Effect of urbanization and population aging is anticipated to cause the steady increase in diabetes prevalence, and is expected to be doubled by 2030. Omran described the epidemiological transition as the change from high prevalence of infectious diseases associated with malnutrition, to high prevalence of chronic diseases associated with urban–industrial lifestyles. Nutritional and physical activity transition due to demographic and economic factors has been described by Young et al., in five patterns. In the first pattern (hunter–gatherer population), diet consisted of high carbohydrates and fiber and low in fat, but high physical activity and minimal obesity. This gradually changes through the different patterns, until it reaches the fourth pattern where diet is high in total fat, cholesterol, sugar and other refined carbohydrates, and low in polyunsaturated fatty acids and fiber, associated with increase in sedentary life, leading to obesity and chronic diseases such as diabetes. Nutrition transition is South Africa is due to urbanization and globalization, which lead to the consumption of energy-dense foods and sugary beverages. Socioeconomic inequalities in diabetes were also identified regarding fruit and vegetable consumption. People with low SES reportedly eat less fruits and vegetables.[11, 50] Another factor that should be taken into account, is the high percentage of undiagnosed diabetes. As previously mentioned, 38% of people with diabetes in South Africa are undiagnosed. 
This study confirmed that there is morbidity expansion in diabetes in South Africa. Obesity and physical inactivity are the main contributing factors; however, understanding the predisposing circumstances for this is very important. Taking into consideration the aforementioned sociocultural and lifestyle factors, group-oriented prevention programs should take place with the right and convenient message that leads to better response and more compliance from each group. It is indicated in the literature, that moderate levels of physical activity could provide protection from certain chronic diseases including diabetes. Providing suitable ways to increase physical activity and raising the awareness about the importance of eating a nutritional and healthy diet particularly in vulnerable groups is very essential. Furthermore, facilitating access, examination and treatment in health care centers to all groups of the society and especially people living in rural areas should be a priority.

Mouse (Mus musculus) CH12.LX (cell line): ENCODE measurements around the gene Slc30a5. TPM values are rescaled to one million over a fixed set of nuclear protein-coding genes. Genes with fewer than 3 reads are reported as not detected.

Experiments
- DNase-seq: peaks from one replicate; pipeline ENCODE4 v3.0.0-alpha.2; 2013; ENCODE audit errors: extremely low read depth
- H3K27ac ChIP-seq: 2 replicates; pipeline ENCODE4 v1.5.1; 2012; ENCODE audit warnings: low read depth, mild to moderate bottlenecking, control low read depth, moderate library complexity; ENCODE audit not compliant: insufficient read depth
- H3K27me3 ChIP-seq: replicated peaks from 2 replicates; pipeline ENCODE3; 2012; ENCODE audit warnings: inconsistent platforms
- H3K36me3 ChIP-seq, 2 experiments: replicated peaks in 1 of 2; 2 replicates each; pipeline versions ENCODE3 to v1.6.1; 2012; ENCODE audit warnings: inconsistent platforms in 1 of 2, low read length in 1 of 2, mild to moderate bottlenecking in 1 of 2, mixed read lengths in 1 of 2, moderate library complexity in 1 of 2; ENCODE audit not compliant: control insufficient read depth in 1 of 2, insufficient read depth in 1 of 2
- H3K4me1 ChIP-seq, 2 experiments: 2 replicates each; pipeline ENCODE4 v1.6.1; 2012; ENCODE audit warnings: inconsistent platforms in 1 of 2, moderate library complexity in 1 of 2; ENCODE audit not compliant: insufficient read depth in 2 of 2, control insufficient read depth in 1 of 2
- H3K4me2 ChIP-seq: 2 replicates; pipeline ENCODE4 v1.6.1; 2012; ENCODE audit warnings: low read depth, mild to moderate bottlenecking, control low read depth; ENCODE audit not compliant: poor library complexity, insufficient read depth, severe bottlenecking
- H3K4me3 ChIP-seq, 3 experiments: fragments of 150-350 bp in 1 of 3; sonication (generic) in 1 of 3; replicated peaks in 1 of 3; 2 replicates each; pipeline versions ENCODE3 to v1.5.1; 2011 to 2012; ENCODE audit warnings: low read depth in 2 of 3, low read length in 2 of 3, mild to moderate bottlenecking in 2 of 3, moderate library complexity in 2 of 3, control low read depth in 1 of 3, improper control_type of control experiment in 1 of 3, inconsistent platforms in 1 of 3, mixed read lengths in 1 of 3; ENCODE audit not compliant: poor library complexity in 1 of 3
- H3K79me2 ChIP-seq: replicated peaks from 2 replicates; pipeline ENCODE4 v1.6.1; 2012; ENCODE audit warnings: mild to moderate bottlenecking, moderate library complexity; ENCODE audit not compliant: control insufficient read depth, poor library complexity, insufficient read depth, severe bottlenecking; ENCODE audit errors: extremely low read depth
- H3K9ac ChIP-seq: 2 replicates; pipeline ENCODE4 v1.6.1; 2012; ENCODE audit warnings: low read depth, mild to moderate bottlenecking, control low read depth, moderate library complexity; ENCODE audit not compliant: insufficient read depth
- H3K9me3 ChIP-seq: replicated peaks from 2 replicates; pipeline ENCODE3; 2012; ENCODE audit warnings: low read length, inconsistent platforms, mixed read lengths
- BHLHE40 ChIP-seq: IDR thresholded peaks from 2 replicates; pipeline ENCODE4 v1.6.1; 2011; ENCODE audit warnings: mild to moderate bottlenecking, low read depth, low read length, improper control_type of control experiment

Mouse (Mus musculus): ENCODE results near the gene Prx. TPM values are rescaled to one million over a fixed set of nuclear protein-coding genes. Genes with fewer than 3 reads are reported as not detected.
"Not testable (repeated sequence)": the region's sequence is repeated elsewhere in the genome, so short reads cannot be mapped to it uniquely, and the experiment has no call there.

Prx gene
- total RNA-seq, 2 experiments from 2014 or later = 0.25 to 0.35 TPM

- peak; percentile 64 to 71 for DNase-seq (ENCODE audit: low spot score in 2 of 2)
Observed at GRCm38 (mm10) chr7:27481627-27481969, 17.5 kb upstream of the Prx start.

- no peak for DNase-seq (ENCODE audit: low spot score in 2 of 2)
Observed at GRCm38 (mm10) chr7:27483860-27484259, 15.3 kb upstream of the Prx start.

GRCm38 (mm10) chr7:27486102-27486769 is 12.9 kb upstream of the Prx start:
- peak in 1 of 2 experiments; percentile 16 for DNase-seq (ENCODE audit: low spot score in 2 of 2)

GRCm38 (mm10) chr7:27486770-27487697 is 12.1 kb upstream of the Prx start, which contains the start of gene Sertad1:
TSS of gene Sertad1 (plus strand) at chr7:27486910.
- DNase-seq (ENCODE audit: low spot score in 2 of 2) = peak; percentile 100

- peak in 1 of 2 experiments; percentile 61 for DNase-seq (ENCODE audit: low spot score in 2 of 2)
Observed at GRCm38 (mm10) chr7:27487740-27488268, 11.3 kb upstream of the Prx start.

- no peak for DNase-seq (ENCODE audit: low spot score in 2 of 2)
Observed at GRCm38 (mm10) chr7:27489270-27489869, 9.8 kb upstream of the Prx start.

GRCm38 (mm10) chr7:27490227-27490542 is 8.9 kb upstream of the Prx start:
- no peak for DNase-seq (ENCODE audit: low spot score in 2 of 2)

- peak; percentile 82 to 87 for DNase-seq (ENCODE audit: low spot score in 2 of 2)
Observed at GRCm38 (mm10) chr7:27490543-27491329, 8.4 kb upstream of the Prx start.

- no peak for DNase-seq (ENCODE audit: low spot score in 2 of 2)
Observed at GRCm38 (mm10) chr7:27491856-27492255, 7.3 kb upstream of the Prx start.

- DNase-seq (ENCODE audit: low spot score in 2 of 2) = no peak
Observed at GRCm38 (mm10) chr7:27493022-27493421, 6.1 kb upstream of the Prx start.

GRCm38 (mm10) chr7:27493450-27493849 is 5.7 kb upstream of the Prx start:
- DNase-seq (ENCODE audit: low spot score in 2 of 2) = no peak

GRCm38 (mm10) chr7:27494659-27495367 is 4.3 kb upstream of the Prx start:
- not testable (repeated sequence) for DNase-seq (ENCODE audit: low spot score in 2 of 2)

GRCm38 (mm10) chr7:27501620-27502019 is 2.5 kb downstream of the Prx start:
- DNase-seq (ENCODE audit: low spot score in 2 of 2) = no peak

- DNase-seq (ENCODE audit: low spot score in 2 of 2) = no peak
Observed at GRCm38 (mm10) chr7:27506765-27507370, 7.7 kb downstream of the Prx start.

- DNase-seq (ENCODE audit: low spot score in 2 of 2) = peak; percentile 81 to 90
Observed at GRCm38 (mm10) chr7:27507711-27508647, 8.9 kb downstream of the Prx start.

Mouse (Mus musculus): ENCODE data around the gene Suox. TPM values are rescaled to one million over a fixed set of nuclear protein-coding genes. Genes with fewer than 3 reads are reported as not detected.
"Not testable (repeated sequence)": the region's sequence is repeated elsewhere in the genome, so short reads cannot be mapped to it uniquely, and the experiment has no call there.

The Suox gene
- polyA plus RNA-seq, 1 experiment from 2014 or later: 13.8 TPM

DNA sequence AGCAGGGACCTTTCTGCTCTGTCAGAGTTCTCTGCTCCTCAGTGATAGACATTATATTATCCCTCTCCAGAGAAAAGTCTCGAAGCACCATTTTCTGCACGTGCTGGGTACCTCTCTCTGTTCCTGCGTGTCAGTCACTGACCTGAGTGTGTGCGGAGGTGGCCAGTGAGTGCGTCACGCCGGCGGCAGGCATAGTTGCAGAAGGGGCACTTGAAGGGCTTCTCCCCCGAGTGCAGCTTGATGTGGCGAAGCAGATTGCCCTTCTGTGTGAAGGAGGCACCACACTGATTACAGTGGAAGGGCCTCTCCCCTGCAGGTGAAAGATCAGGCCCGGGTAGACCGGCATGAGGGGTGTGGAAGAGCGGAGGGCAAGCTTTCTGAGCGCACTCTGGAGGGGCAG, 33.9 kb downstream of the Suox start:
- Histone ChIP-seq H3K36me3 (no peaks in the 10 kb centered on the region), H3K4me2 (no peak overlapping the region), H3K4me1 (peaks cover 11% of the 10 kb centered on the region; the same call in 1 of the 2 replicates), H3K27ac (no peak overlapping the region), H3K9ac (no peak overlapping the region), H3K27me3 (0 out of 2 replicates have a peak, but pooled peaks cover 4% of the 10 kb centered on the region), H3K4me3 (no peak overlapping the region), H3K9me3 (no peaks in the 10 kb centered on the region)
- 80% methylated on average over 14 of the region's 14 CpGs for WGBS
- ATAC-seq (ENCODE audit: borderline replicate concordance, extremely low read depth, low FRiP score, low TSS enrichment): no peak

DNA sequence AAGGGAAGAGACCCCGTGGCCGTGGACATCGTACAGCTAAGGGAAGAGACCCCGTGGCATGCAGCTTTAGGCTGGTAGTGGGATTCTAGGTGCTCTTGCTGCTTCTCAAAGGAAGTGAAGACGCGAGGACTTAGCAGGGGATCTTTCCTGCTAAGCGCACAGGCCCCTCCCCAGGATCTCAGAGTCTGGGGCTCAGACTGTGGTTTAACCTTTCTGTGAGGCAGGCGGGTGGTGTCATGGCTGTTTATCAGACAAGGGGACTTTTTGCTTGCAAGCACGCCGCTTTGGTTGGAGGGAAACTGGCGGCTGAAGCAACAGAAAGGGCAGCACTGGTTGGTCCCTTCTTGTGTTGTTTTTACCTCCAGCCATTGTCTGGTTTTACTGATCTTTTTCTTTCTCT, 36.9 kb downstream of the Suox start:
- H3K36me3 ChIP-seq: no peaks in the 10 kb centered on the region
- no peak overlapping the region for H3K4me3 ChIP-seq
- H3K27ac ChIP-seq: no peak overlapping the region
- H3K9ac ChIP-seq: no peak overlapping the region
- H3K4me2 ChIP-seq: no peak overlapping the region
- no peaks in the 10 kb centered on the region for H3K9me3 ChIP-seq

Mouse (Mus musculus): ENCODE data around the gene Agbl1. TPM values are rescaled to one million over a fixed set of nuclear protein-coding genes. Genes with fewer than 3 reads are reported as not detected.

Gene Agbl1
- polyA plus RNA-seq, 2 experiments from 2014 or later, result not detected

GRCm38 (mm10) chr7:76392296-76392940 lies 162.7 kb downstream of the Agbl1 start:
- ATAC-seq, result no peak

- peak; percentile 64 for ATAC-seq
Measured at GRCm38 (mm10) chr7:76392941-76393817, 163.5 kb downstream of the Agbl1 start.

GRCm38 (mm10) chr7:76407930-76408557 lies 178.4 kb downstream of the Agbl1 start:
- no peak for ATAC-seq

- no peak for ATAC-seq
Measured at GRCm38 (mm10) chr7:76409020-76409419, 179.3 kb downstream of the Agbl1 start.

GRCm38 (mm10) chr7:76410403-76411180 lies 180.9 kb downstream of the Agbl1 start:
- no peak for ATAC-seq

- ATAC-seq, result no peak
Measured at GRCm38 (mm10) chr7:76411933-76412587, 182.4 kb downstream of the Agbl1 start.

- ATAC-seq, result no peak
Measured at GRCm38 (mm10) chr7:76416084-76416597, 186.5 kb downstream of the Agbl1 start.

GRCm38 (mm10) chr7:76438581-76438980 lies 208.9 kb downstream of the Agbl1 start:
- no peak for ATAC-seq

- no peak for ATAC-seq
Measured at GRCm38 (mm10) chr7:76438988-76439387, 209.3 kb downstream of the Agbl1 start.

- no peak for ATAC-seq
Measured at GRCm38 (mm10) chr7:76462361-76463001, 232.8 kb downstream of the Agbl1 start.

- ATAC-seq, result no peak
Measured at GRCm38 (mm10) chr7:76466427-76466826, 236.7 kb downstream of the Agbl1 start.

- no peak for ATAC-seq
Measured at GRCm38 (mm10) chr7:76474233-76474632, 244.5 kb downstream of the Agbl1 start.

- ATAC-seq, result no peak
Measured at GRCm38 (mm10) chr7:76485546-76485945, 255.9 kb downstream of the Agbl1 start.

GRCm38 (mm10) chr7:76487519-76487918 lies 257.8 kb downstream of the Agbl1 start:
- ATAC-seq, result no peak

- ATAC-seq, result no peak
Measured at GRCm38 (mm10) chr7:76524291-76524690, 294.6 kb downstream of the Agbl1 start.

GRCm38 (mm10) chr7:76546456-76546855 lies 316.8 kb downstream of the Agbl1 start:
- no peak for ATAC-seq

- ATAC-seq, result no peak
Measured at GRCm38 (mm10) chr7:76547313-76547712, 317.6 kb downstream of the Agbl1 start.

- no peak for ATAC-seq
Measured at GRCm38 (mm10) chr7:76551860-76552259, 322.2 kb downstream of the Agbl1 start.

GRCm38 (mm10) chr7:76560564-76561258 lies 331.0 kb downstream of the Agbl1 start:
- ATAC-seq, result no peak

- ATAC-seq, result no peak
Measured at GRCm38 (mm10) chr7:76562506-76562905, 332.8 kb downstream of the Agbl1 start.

There are some limitations that need to be considered while interpreting these data. The SADHS 2003 sample had an over-representation of urban areas and the African population group, along with an under-representation of whites and Indian females. Also, there seem to be data problems related to poor fieldwork, and inadequate training and supervision. Over and under representation of some ethnicities might affect generalizability of such data within South Africa at that time point. Furthermore, the SADHS 2016 had some sampling and non-sampling errors which are common in most surveys. Non-sampling errors such as failure to locate and interview the correct household, misunderstanding of the questions on the part of either the interviewer or the respondent, and data entry errors can only be minimized but are inevitable in any survey. Sampling errors, however, can be evaluated statistically. Another consideration is participants age range, which was between 15 and 95 years. This age range is different from some studies that were done in the same field and were used for comparison. Then again, dividing the participants in three different age groups, makes certain age-group targeted comparison easier. Additionally, certain variables were not available in both datasets, such as “wealth index” and “weight perception,” which limited the comparison between the two time points. Occupation was also not included in the analysis, because it was not clearly defined in both datasets. Furthermore, it was not specified whether participants had diabetes type 1 or type 2. Given that people with type 1 diabetes are estimated to be 7 to 12% of total diabetes population, participants with diabetes in this study were considered to be having type 2 diabetes. Another possible limitation is that data were based on self-reported diabetes not based on examination, which could be subjected to recall bias. Nonetheless it is a widely used method in surveys and proved its reliability.